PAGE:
What is section 8 housing?

Section 8 housing is government subsidized housing for low-income persons.

Section 8 Housing is one of two programs: the Voucher program (known as the Housing Choice Voucher Program), and the Public Housing program, which, instead of a voucher, provides a home from a property owned by a Government agency (typically a Housing Authority). In both cases the rent paid by the Tenant is adjusted according to the number of members and income of the family.

On the Voucher Program, the more popular type, a voucher is issued by a Housing Authority, which guarantees that the federal Government, HUD, will pay its portion of the tenant's rent (the tenant pays the rest, which is not more than 30 percent of his income).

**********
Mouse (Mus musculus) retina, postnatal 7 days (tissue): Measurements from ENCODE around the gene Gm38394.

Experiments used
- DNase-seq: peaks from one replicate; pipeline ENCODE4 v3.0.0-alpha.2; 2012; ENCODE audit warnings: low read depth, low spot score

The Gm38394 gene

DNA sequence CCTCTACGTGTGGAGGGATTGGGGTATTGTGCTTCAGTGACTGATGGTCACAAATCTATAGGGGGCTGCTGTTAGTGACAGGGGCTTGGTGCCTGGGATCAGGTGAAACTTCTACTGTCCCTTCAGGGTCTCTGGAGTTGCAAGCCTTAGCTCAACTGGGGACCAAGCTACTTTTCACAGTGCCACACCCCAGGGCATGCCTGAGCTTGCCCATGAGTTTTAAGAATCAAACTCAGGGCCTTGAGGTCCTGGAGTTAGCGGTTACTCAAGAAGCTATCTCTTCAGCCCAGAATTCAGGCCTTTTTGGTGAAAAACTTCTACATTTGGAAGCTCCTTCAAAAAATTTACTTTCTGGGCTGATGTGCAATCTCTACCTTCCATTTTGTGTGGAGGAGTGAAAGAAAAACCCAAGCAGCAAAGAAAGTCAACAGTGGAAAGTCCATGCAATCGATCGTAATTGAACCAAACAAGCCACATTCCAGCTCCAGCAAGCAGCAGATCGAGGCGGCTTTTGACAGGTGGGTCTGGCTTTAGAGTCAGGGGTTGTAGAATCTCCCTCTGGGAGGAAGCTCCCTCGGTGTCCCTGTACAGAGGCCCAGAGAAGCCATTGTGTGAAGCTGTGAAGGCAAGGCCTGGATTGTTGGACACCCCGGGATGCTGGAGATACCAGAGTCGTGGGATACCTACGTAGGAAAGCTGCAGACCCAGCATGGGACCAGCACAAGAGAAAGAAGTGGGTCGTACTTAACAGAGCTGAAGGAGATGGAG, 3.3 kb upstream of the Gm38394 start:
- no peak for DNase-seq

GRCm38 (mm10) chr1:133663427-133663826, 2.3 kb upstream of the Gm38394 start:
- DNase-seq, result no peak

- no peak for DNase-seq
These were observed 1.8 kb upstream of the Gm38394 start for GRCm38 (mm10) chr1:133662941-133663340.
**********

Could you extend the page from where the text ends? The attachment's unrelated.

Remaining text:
Some rural apartment complexes are financed with Government-guaranteed, low-interest loans and tax incentives to house low-income renters. These complexes, known as Low-Income Housing Tax Credit (LIHTC) properties, have their own programs which allows low-income families to rent their units at a rent commensurate with their income. These are not Section 8 programs but are administered by HUD and USDA, Rural Development. Some urban complexes may have similar programs.

Additionally, some states and localities may have their own programs which supplement these federal programs.